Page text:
Think “Robert Mapplethorpe” and whatever words come to your head will almost assuredly not match Mapplethorpe, a new movie starring erstwhile Doctor Who and The Crown star Matt Smith as the influential photographer. Even among the ranks of artist biopics, which are almost never as daring as their subjects, this film is timid. It barely feels invested in Mapplethorpe’s art, much less in trying to replicate its sensibility or to help an audience understand how he made it.
It’s common to pull out the criticism that biopics are like Wikipedia entries in cinematic form (and it’s been employed by others against this film), but one would actually be better served by reading Mapplethorpe’s Wikipedia page than by this film. The “Controversy” section is by far the largest part, and yet in the movie, the controversy around his work is relegated to a single scene with protesters in the background and some tidbits in the obligatory ending intertitles. In fact, set almost entirely in apartments and galleries, it feels wholly sheltered from any outside context. We know Mapplethorpe has become famous because of a news bite. We know he’s successful because he boasts about his latest big sale. We know he’s made photography into an acceptable fine art because someone else says so.
Co-written and directed by Ondi Timoner (generally a documentarian, this is her first fiction feature), Mapplethorpe skips through various episodes of the title character’s life, starting with him dropping out of Pratt and ending with his death in 1989. In one scene he’s introduced to a leather bar, and in the next he’s fully embraced the BDSM aesthetic, with no process of transition. To call its narrative progression perfunctory seems inadequate — at times the film comes across as almost outright disinterested. There are recreations of Mapplethorpe shooting some of his more famous works, like “Man in Polyester Suit” and a veiled Lisa Lyon, but no insight into how he considered his construction of these images.
For a film about a photographer who not just boldly but confrontationally explored the nude form in his work, Mapplethorpe is ironically rather meek. We see him give vague instructions to his subjects and then snap his camera, at which point the film cuts to a still of the real-world photo rather than a recreation. By invoking Mapplethorpe’s work in this way, the movie avoids having to actually show any penises itself. It is already highly noticeable (sometimes distracting) when any film has a naked character but uses careful framing, cuts, and sometimes props to obscure the “sensitive areas.” This goes double for a story about a man who had no such hang-ups in his own work. The only notable penis in this movie that isn’t in a real photo appears as a brief incidental detail in a post-coital scene.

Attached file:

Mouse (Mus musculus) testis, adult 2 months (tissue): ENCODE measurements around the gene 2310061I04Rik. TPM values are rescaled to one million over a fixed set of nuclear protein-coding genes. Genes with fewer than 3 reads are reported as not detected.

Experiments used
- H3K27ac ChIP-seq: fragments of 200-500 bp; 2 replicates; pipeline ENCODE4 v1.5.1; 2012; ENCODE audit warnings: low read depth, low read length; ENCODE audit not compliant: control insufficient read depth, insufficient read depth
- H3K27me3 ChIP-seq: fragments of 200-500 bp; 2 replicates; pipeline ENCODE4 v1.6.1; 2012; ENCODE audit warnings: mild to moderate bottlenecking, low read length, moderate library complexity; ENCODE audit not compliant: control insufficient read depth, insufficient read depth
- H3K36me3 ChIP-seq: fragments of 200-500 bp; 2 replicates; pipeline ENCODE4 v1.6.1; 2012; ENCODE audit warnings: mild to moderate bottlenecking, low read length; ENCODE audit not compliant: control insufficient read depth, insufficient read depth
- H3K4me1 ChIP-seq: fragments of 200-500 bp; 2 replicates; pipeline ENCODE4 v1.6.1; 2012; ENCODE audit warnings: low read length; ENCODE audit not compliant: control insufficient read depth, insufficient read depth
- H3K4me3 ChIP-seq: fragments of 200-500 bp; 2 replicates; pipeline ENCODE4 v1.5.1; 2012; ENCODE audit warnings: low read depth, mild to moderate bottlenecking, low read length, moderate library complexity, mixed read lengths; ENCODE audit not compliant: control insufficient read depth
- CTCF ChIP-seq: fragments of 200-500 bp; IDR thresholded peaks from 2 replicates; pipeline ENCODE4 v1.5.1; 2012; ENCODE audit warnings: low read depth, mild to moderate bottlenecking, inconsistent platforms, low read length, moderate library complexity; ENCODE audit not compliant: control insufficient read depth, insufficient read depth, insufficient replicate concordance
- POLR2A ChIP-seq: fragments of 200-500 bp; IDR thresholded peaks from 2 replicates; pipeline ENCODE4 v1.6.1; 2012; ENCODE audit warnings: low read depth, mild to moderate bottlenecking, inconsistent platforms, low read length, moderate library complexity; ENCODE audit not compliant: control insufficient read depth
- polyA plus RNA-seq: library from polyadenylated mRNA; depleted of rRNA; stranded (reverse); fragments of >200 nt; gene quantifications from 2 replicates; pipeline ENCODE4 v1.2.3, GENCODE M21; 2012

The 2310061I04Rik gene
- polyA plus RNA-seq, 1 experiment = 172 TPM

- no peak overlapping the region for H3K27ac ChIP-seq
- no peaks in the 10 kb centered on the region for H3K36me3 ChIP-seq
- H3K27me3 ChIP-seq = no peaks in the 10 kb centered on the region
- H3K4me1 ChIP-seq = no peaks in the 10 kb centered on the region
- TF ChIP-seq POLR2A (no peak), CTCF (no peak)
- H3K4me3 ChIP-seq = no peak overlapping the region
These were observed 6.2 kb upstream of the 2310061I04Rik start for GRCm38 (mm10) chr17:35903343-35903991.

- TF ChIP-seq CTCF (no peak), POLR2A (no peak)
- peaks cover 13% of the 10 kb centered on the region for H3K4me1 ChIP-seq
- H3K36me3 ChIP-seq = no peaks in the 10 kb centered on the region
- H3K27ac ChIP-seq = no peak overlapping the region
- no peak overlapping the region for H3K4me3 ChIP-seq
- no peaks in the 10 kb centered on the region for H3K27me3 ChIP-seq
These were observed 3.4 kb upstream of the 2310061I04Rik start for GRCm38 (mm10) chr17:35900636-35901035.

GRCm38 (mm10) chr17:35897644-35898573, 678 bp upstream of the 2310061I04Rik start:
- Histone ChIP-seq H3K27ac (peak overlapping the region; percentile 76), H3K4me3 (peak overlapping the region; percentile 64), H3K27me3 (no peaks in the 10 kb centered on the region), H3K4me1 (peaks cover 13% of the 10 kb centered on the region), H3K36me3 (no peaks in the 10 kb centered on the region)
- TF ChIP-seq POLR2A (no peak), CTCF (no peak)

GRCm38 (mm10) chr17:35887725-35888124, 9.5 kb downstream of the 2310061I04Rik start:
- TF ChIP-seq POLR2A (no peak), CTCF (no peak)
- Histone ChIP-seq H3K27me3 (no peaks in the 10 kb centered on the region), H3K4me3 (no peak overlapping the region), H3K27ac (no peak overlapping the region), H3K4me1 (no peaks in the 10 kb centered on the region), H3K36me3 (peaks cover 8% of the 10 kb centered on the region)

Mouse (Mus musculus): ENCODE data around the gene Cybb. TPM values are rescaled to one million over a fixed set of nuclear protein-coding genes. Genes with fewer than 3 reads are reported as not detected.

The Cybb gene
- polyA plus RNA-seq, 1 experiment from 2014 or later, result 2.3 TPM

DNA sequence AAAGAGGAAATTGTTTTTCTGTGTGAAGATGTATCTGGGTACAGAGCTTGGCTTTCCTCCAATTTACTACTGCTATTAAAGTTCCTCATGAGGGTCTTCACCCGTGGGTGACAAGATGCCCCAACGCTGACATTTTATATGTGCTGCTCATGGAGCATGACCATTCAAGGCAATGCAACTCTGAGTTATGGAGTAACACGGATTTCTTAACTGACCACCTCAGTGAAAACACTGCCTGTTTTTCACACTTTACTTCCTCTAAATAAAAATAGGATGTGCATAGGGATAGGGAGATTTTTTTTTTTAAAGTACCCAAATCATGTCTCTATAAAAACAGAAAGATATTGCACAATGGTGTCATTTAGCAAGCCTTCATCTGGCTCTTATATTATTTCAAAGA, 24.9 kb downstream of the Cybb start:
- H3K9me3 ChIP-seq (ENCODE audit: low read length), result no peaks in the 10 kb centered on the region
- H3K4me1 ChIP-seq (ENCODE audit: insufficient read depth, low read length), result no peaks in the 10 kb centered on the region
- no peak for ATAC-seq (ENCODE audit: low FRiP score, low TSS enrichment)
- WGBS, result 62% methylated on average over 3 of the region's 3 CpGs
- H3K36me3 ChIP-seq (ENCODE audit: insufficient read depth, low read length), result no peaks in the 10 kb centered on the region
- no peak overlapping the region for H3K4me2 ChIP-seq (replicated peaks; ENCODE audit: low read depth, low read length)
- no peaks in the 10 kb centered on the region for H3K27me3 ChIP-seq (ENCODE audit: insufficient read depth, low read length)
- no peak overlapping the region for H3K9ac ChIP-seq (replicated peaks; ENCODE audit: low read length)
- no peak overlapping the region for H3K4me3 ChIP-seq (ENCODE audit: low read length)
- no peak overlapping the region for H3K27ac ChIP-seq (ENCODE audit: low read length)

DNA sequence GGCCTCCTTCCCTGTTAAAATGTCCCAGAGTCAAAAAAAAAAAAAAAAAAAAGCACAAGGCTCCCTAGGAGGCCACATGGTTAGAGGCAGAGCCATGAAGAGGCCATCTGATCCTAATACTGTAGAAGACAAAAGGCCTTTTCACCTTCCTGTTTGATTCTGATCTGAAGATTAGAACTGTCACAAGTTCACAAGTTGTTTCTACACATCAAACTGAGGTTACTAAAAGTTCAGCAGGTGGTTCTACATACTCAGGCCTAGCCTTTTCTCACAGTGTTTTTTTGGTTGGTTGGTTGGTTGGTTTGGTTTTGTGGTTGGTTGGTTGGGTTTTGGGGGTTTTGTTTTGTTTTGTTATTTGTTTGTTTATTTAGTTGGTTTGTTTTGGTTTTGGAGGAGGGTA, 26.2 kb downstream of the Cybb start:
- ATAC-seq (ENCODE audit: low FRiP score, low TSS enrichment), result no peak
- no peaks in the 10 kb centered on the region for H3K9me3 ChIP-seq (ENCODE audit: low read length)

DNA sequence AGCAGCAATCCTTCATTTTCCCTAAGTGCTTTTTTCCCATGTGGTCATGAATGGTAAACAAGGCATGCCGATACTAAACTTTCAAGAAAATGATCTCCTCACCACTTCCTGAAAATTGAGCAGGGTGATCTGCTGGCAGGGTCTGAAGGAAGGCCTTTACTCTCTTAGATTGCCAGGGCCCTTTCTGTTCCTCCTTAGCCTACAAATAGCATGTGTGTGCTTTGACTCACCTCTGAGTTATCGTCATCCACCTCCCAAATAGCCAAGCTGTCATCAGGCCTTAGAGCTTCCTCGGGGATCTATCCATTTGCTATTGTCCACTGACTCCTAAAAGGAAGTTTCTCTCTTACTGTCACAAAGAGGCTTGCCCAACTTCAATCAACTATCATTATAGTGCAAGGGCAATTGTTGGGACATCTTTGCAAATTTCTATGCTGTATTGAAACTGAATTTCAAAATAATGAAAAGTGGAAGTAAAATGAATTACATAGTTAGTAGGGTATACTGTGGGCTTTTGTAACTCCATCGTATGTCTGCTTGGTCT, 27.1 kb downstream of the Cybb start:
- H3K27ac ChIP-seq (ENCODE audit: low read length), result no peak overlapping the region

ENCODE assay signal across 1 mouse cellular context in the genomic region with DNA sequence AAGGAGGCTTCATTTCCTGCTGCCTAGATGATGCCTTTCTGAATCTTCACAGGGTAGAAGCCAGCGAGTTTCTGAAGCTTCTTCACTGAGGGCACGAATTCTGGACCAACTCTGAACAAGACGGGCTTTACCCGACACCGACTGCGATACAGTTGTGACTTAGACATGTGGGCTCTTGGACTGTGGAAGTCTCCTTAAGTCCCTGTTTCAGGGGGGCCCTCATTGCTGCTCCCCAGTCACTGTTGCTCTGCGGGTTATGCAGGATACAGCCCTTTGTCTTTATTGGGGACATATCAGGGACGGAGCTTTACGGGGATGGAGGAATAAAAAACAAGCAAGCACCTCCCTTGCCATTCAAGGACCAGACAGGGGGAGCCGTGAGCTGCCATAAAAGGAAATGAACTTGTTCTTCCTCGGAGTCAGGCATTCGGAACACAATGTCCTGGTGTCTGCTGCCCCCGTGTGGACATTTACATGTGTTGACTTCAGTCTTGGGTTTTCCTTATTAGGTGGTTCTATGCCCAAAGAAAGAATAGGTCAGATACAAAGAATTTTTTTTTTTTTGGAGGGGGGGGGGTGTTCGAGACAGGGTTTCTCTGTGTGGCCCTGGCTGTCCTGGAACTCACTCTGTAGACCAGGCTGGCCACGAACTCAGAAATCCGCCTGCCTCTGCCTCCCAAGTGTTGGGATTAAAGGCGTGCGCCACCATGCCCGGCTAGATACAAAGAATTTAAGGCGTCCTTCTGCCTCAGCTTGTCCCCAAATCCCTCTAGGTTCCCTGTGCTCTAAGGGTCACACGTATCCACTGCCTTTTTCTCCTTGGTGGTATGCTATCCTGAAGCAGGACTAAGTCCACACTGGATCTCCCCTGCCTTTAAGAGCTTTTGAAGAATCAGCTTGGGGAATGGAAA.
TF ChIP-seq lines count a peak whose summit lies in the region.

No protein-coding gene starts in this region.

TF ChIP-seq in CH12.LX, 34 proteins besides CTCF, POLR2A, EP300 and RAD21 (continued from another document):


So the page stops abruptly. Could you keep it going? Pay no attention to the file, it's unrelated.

Most tiresome is that the film becomes the umpteenth iteration of movies and TV interpreting genius as “being an asshole.” How accurate this is or isn’t to Mapplethorpe’s real-life behavior is beside the point. Tempestuousness is equated with creativity because the movie can’t be bothered with the intricacies of depicting creativity. Mapplethorpe’s rising star comes with an increase in his arrogance and callousness, and this is of course eventually tied to him contracting AIDS as his “fall.” It thankfully doesn’t quite go so far as to suggest this as some kind of comeuppance, but intentionally or not, this is yet another film that can’t disentangle queerness from miserabilism.
One sequence that sums things up tidily comes when Mapplethorpe meets his soon-to-be boyfriend and muse, Milton Moore (the subject of “Man in Polyester Suit”). Mapplethorpe has received criticism for his depiction of black bodies, but Mapplethorpe has no idea how to handle problematic subject matter. It largely sidesteps the artist’s enthusiasm for the black form, in fact, tossing off one argument in which Moore yells at him over it and then abandoning the subject. It has no sense of Mapplethorpe as a kind of predator, as a fetishist, as irresistibly curious, or any combination thereof. This is included simply because it’s one more box in the Robert Mapplethorpe checklist to fill in. One would be better served by watching a documentary on the artist, such as Black White + Gray or the recent Look at the Pictures.
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